Author(s): Vicky Ariyanti
Although there is substantial literature on the implementation of integrated water resources management and multilevel governance of water, less attention is given on how and why cultural values contribute to the integration level of its implementation. Thus, this case study examines cultural ecological knowledge impacts on current water management practices in Opak sub-basin, Yogyakarta Special Region, Indonesia, which is threatened by the volcanic activities of Mt. Merapi in its upstream. Therefore, it uses the research question of “ How and why does the cultural-ecological knowledge impacting the water resources management in a volcanic river basin?” We used a qualitative approach to the case study of Opak Sub-basin to investigate a comprehensive understanding, with 57 in-depth interviews, three focus groups, and three months of observation (July-August 2016 and January 2018).
The analysis was done using Atlas.ti software for axial coding on several concepts used in this paper, such as cultural ecological knowledge, integrated water resources management, disaster risk reduction, and volcanic river basin management. The codings were arranged using a multilevel governance theory, which for this case study proposes three phases of volcanic river basin management: Normal (pre-eruption), Disaster (onset eruption), and Normal+ (Post-eruption) within existing governance levels: national, regional, and municipal. The analysis answer the how part of the question by detecting the main activities of actors within the context of water governance, the relationships between actors, and existing boundary spanning operations within the current interaction attempts in multilevel governance.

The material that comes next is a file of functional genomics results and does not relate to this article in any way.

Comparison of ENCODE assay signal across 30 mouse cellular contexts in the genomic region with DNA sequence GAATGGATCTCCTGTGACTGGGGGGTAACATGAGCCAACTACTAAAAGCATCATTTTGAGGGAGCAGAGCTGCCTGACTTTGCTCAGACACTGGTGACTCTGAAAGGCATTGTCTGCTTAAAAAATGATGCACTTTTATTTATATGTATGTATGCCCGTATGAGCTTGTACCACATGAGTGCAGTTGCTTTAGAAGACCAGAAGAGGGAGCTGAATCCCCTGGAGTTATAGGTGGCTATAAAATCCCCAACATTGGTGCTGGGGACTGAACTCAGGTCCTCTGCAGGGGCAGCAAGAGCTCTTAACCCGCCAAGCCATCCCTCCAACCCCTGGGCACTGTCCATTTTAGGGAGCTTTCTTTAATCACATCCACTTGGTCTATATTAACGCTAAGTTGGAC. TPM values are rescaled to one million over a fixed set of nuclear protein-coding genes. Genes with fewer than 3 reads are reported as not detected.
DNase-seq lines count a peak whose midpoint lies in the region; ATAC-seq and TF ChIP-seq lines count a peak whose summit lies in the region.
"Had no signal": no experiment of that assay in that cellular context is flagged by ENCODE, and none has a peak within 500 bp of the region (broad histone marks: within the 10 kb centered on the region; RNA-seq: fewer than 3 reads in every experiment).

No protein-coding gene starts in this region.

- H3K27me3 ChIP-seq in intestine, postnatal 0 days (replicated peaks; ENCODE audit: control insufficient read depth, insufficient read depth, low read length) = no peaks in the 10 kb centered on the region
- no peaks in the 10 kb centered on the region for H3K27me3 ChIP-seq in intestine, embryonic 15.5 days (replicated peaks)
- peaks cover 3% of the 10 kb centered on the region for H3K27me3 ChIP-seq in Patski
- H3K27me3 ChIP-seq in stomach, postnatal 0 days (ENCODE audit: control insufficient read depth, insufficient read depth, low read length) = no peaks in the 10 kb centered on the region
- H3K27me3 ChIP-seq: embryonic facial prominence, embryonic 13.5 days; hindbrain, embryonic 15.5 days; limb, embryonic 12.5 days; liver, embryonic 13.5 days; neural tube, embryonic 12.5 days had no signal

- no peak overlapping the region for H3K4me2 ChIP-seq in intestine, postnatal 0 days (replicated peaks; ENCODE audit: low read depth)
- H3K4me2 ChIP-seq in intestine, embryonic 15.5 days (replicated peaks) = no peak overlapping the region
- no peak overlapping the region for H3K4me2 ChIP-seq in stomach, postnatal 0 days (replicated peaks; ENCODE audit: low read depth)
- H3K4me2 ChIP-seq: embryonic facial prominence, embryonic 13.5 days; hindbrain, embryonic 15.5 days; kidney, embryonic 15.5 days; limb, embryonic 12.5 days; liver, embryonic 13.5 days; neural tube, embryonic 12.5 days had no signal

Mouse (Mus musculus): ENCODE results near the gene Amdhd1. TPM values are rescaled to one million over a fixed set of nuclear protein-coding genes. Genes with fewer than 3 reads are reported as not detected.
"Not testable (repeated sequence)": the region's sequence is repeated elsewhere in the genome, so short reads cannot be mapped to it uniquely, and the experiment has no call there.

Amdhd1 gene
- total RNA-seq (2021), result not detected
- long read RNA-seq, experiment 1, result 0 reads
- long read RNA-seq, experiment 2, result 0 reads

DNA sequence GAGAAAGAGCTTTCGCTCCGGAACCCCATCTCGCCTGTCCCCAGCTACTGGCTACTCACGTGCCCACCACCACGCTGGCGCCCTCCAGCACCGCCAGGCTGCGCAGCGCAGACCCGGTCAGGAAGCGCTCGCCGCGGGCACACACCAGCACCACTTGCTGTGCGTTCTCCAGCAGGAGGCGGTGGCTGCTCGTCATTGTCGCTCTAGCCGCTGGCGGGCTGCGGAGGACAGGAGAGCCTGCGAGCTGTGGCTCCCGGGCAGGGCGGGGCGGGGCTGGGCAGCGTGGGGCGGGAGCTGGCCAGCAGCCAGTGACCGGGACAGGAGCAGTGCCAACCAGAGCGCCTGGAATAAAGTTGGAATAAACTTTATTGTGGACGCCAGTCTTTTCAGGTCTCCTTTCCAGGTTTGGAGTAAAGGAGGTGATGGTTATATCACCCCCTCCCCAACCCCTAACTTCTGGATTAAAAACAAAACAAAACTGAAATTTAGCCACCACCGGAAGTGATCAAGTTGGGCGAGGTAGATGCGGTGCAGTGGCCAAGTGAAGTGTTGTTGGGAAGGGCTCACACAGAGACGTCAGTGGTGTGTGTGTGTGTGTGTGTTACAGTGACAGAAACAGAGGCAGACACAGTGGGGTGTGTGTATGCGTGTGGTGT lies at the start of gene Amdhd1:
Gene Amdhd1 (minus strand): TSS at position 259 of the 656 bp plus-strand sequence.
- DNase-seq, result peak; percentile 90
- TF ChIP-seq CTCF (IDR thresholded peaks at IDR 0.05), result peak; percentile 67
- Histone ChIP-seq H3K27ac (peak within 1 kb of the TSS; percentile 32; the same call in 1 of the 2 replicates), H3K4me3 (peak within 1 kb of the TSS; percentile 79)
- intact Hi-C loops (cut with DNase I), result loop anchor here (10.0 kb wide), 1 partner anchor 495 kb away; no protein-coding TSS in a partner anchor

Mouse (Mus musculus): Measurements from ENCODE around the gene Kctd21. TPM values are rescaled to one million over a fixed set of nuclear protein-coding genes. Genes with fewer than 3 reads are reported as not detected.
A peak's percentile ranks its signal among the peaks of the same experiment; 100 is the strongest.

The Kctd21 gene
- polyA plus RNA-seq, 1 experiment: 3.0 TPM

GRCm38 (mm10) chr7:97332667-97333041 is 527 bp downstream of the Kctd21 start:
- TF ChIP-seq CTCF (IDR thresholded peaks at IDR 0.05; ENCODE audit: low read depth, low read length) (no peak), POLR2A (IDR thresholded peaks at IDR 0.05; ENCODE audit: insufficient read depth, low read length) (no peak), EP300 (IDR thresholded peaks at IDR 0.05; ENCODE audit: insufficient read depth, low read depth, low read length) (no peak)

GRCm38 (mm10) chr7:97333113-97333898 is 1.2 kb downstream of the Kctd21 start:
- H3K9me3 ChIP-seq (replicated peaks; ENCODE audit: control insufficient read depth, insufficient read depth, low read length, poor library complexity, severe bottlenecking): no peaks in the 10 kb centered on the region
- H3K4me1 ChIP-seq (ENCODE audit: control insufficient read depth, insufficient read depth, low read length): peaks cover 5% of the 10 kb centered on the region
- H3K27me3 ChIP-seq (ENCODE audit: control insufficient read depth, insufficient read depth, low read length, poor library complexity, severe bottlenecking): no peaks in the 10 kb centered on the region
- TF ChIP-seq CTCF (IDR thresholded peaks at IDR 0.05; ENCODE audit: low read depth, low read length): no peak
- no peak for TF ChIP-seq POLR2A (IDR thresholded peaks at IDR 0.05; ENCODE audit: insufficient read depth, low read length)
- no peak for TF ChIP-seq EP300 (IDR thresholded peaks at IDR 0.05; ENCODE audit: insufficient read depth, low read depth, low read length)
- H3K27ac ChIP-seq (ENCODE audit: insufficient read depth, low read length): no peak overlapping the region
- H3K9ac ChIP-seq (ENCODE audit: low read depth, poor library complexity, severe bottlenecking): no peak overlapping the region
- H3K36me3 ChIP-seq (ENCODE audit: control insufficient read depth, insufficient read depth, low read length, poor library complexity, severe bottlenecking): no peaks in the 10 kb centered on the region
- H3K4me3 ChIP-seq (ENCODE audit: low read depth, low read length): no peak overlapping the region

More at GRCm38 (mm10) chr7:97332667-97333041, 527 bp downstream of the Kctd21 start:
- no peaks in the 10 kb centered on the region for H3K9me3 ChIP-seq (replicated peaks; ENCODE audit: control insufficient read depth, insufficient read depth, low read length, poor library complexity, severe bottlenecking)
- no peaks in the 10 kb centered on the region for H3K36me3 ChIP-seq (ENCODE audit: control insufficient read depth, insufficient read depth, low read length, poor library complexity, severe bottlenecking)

It reveals that cultural boundary-spanning actors (water whisperers) are the answer to the why part of the question. These actors are more active during disaster volcanic river basin management (VRBM) phase. With them, the cultural-ecological knowledge was brought into the interaction attempts. This condition contributed to the highest level of integration. Therefore, we argue that the integration level of water resources management is higher when more cultural ecological knowledge is used in the interaction attempts. The paper proposes that an understanding of the cultural ecological knowledge enables a better implementation of integrated water resources management for this volcanic river basin.
Case study: 55th ISOCARP Congress Presentations